Revealing Players A and B

OK. Enough with the A and B. Let me tell you who each of them actually are.

Player A is someone you absolutely should know: he’s the captain of the Devils. It is Nico Hischier. Before that third season even fully began, Devils GM Ray Shero signed Hischier to a seven-season extension worth $50,750,000 - for a cap hit of $7.25 million per season. That third season was cut short due to the global pandemic as that was the 2019-20 season.

Player B is also someone you absolutely should know: he’s one of the league’s best forwards. It is Matthew Tkachuk. After his ELC ended, Calgary GM Brad Treliving gave Tkachuk a bridge contract right around training camp for the 2019-20 season: a three-season deal worth $21 million; a cap hit of $7 million per season.

No, Dawson Mercer may not be critical to the Devils like Hischier is right now. No, Dawson Mercer is not likely going to emerge and be a dominating forward like Matt Tkachuk. But the difference between both and Mercer based on what they did in their ELC seasons is not as large as you may think. If nothing else, I hope I have at least convince you of that. As a result, keeping Mercer is going cost much closer to Hischier and Tkachuk than, say, Jesper Bratt’s second contract. (Aside: Mercer’s ELC seasons blow Bratt’s away already. Mercer has more goals in his first two seasons alone (44) than Bratt’s first three (37).)

To Bridge or Not to Bridge?

How much it will cost will be dependent on how Mercer performs in his third season. Possibly. The Hischier experience shows that it may not be so critical. Devils management possibly has seen enough to offer a big, long-term contract and hope that Mercer grows to make it look like a bargain. This is a bet the Devils made with Hischier and The Big Deal, Jack Hughes. A bet that has paid off already as Hischier has become a strong two-way center and The Big Deal is the scoring machine many hoped for since his USNTDP days in 2018-19.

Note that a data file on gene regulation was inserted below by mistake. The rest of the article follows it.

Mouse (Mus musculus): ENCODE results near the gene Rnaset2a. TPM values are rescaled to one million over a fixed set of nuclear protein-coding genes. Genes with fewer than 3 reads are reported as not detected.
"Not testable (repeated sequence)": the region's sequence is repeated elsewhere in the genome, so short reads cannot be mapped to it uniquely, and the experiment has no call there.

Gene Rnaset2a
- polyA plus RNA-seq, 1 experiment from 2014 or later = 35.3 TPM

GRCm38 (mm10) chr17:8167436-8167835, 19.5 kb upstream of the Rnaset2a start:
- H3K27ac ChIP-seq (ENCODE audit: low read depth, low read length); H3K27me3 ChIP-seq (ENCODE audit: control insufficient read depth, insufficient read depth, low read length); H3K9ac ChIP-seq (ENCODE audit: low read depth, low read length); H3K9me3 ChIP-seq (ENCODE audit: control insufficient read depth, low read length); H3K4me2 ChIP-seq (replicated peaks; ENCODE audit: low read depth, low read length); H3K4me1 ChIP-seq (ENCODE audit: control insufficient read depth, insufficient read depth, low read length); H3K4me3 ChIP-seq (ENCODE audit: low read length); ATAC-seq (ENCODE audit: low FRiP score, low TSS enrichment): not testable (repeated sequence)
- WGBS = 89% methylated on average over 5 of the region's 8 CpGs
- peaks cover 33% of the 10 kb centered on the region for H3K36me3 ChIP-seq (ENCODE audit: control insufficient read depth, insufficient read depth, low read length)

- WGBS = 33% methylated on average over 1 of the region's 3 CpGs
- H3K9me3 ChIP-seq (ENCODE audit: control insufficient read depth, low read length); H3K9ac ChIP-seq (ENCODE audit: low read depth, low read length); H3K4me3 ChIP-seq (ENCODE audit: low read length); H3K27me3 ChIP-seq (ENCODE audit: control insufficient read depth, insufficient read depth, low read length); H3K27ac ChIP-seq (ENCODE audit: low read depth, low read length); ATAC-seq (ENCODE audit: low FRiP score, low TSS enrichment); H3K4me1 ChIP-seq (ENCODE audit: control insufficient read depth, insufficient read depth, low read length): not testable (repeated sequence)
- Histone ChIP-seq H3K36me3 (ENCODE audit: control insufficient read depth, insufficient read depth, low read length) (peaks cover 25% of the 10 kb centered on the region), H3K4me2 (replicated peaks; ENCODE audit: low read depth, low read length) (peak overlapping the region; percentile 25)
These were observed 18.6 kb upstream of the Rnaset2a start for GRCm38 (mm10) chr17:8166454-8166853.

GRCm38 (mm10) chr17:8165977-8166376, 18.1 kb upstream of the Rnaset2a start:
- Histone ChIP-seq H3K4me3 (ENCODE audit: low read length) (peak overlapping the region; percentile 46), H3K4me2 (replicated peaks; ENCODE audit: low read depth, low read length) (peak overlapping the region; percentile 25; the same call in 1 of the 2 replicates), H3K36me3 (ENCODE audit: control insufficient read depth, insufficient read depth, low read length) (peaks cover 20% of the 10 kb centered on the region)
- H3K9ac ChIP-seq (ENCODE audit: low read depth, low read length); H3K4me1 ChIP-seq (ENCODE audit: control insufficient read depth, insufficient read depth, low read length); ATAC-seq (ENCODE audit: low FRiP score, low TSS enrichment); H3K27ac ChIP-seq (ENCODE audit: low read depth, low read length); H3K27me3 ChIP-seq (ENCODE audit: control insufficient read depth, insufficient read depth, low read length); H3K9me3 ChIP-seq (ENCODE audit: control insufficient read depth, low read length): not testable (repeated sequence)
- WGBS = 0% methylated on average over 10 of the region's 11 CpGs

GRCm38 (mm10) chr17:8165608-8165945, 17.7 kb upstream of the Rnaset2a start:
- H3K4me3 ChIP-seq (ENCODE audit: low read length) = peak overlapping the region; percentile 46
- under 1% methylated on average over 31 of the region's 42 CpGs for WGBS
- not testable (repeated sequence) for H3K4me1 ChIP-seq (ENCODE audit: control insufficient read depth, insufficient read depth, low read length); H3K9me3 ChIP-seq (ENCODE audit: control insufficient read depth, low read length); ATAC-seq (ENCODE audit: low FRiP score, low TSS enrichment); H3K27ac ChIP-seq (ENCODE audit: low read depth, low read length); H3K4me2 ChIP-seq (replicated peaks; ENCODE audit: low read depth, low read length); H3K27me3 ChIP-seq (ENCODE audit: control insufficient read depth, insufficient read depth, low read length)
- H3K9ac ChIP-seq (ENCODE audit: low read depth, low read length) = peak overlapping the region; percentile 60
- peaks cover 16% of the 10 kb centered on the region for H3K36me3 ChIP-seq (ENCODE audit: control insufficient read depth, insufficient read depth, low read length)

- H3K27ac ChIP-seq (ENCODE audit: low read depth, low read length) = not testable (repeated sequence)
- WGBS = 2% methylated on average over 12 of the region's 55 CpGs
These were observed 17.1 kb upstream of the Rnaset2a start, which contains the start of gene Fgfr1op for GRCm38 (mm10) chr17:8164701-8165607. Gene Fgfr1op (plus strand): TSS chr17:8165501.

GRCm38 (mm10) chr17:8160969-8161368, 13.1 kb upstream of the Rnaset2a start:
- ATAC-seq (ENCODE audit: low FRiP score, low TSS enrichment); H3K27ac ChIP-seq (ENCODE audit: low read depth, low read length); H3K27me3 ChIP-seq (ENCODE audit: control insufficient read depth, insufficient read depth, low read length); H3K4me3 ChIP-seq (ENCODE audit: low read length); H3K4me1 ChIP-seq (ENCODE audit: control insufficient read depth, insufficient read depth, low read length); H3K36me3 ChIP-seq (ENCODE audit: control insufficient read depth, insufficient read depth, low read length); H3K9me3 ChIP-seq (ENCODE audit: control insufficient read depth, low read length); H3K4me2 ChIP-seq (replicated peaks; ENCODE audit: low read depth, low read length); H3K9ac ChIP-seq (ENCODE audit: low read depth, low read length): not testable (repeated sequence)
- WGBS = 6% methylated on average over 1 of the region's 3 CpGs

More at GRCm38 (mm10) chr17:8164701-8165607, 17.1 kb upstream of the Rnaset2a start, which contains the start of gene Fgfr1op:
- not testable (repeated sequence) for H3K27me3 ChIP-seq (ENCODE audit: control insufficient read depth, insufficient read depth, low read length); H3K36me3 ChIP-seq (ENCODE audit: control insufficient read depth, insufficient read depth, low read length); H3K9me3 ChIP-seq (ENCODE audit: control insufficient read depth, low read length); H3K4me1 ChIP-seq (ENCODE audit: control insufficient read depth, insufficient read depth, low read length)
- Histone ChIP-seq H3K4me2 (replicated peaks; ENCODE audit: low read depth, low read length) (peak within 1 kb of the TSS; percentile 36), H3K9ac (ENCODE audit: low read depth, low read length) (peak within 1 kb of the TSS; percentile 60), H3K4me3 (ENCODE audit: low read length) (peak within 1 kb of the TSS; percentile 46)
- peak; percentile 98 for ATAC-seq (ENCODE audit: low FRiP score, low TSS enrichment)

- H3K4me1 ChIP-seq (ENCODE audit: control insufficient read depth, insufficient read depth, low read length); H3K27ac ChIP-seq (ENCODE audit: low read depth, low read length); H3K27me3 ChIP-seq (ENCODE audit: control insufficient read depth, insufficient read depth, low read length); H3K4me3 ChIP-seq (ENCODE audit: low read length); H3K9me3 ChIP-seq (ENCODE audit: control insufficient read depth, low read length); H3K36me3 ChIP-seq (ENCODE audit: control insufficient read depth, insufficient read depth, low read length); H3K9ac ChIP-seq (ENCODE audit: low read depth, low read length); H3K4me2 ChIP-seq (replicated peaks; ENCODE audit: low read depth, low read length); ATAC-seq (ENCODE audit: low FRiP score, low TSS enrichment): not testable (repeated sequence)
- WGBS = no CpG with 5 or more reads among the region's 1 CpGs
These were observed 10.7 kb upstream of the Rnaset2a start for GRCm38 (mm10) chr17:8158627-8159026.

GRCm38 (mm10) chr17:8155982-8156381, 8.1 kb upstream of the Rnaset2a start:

Should the Devils not seek an extension or cannot agree to terms with one, then the Tkachuk experience shows the other way. A bridge deal. Before preseason began for Calgary in 2019, Treliving and Tkachuk’s people came to terms on a beefy short-term deal. A contract that still kept him as a restricted free agent by its end, but with arbitration eligibility and being a season or so away from unrestricted free agency. It was enough to reward Tkachuk’s dominant third season. Not even a global pandemic could keep him from slowing his rates of production. The final season of that bridge deal was that 42-goal, 104-point season that confirmed that Matthew Tkachuk was an all-world forward. It was also the final season of his time in Calgary as he wanted out; so Tkachuk became a part of the first NHL sign-and-trade and earned himself a massive $76 million contract over eight seasons. He did not just cross that bridge to a bigger pay day; he built a ramp and launched over it.

While the Matt Tkachuk example is an extreme for a bridge deal, it does highlight the major risk of one. A player who over-performs that will want to get paid much later. This is a bit of an issue for a Devils team that added Timo Meier and Jesper Bratt to the books, the books now have Jonas Siegenthaler’s extension for five seasons kicking in, and those books had Nico Hischier, Ondrej Palat, Dougie Hamilton, and John Marino already signed for the next four seasons or more. That is a lot of money tied up for future seasons. The best case scenario for Mercer - soaring beyond expectations as a player - may end up being a problem for the Devils cap and budget-wise if a bridge deal is done. That is an uncomfortable reality. I want the players on my favorite team to do as well as possible; I do not want to have to root for them to be less than excellent in order to keep their next contract low. Such is the reality of cap management.